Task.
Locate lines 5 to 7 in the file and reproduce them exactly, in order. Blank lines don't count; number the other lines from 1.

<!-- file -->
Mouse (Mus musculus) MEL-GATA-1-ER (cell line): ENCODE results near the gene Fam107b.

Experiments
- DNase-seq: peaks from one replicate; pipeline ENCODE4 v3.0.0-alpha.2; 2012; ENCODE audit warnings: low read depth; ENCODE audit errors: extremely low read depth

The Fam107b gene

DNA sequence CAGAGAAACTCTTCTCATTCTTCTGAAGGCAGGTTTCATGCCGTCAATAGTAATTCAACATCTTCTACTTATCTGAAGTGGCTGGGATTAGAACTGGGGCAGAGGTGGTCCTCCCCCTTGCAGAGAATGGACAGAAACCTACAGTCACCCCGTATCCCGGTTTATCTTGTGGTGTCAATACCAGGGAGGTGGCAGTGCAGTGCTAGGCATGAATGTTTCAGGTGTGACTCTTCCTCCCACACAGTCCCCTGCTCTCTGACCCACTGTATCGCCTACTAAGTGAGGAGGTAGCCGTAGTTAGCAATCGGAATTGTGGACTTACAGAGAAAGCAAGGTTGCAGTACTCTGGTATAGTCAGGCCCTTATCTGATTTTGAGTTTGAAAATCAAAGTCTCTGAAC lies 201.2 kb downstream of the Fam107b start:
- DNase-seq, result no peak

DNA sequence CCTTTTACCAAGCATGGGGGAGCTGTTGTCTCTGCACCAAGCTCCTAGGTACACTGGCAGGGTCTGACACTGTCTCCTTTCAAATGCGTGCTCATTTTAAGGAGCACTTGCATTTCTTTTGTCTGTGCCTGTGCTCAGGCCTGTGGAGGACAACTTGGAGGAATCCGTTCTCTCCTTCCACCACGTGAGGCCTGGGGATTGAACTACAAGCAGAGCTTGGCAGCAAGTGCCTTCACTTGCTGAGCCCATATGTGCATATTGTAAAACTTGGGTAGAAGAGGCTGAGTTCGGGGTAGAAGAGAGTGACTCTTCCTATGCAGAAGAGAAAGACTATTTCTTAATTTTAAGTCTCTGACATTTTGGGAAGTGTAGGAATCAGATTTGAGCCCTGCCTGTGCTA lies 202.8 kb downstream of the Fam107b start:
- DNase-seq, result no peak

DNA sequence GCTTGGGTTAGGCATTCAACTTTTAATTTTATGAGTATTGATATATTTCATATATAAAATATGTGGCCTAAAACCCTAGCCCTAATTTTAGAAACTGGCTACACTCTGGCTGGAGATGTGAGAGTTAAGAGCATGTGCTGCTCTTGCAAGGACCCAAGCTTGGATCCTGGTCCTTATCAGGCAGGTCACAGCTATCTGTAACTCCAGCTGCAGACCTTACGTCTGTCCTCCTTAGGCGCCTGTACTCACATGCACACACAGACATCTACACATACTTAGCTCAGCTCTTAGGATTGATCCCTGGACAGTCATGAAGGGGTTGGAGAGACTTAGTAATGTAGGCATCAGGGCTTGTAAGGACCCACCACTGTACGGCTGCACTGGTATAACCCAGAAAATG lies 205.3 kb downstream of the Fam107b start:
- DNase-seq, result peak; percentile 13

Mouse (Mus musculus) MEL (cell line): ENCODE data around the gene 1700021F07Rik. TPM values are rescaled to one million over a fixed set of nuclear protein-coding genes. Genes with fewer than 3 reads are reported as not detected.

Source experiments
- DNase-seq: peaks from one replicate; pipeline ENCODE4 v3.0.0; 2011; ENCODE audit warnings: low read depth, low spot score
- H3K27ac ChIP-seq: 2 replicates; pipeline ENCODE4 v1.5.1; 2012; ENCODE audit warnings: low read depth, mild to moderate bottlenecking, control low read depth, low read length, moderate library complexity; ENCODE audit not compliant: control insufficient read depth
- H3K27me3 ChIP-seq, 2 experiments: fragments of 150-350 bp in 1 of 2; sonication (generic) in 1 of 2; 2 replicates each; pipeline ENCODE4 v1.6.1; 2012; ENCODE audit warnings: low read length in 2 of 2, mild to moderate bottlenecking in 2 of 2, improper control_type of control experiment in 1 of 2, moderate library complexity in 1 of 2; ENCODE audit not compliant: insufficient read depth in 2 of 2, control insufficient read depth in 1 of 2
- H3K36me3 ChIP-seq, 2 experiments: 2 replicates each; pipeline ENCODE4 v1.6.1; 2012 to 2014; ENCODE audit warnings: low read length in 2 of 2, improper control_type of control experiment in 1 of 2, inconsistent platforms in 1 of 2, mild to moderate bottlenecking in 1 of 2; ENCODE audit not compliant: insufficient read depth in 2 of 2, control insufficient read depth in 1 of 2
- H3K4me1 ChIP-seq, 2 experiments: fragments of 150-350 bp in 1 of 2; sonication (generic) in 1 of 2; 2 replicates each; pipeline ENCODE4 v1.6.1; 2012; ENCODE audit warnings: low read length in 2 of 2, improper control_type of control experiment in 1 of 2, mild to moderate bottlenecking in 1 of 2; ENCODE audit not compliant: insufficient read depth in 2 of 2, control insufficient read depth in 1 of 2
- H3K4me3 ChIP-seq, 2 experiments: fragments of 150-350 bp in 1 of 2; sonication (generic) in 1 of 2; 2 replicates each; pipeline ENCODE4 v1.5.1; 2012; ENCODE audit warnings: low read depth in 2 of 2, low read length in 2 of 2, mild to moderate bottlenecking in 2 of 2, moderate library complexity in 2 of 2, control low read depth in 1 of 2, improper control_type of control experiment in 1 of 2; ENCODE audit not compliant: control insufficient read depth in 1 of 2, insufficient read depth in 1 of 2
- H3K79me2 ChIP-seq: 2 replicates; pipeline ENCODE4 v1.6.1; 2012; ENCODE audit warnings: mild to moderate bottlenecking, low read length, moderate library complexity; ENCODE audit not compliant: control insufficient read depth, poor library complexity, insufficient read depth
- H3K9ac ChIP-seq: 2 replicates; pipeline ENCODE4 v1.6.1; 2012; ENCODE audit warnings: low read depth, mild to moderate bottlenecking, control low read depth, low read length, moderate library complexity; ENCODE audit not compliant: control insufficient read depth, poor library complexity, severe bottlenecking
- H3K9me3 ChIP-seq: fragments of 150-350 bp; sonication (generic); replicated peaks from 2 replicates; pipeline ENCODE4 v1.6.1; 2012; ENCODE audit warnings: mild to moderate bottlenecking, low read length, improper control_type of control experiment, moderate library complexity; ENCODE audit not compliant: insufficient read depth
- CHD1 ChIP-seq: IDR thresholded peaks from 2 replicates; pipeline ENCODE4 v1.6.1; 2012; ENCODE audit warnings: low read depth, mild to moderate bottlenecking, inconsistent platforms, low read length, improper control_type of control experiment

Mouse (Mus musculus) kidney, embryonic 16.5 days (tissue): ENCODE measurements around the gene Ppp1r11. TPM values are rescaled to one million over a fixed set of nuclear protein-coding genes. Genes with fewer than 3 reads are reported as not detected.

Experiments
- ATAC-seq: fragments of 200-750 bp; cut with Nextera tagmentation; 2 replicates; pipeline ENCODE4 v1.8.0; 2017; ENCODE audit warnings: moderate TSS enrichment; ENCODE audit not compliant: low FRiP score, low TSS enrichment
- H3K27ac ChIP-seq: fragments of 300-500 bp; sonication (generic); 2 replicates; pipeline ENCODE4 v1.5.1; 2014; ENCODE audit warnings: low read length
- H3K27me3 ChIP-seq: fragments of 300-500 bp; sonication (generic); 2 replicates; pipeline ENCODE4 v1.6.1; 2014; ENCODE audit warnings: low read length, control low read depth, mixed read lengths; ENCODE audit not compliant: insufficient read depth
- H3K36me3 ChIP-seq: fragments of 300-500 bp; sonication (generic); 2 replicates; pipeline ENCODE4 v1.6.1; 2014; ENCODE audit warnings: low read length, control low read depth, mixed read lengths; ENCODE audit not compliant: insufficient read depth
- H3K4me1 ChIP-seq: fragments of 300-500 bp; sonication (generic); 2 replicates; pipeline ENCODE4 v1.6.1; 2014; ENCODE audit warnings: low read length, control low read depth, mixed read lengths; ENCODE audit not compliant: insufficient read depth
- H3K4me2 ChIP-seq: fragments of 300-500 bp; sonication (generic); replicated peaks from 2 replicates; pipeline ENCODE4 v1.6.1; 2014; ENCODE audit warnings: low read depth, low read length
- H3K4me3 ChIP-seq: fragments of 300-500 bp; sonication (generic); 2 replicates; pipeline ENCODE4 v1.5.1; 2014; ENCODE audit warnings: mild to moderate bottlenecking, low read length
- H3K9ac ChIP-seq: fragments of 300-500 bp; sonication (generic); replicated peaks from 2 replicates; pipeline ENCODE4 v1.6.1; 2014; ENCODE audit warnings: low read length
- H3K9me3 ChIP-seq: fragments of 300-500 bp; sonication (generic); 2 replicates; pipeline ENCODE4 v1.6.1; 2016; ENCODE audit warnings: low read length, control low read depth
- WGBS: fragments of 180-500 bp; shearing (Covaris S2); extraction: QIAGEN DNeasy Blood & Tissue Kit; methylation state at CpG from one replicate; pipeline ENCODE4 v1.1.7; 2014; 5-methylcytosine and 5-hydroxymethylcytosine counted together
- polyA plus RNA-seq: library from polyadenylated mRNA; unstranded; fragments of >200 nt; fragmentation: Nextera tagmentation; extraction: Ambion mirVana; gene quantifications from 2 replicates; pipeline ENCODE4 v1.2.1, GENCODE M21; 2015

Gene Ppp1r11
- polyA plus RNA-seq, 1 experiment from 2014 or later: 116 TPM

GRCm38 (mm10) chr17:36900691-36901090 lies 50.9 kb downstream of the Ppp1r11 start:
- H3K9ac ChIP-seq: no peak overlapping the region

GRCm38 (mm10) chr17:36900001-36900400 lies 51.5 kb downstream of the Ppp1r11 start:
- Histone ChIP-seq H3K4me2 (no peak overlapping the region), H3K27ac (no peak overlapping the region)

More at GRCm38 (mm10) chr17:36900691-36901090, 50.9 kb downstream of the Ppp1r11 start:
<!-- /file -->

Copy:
DNA sequence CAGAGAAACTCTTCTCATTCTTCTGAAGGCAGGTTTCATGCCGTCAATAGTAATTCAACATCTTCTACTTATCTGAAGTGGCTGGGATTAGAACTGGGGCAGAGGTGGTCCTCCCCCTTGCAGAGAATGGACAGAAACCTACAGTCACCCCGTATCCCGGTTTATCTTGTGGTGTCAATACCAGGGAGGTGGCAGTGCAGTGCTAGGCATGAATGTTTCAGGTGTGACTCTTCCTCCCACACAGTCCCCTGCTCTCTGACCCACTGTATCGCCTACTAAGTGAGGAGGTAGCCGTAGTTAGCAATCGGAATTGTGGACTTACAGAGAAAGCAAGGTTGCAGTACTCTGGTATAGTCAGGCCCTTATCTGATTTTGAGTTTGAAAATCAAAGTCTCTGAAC lies 201.2 kb downstream of the Fam107b start:
- DNase-seq, result no peak

DNA sequence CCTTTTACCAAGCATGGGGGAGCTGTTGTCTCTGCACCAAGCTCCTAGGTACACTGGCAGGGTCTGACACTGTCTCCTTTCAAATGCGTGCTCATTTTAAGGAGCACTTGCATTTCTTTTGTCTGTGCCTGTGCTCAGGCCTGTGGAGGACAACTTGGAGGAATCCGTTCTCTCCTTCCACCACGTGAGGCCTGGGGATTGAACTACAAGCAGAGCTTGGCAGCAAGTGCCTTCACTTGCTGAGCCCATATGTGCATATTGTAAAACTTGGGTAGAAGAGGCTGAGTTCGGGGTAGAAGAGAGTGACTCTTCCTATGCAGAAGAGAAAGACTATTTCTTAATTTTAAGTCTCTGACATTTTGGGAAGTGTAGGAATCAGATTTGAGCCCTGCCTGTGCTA lies 202.8 kb downstream of the Fam107b start: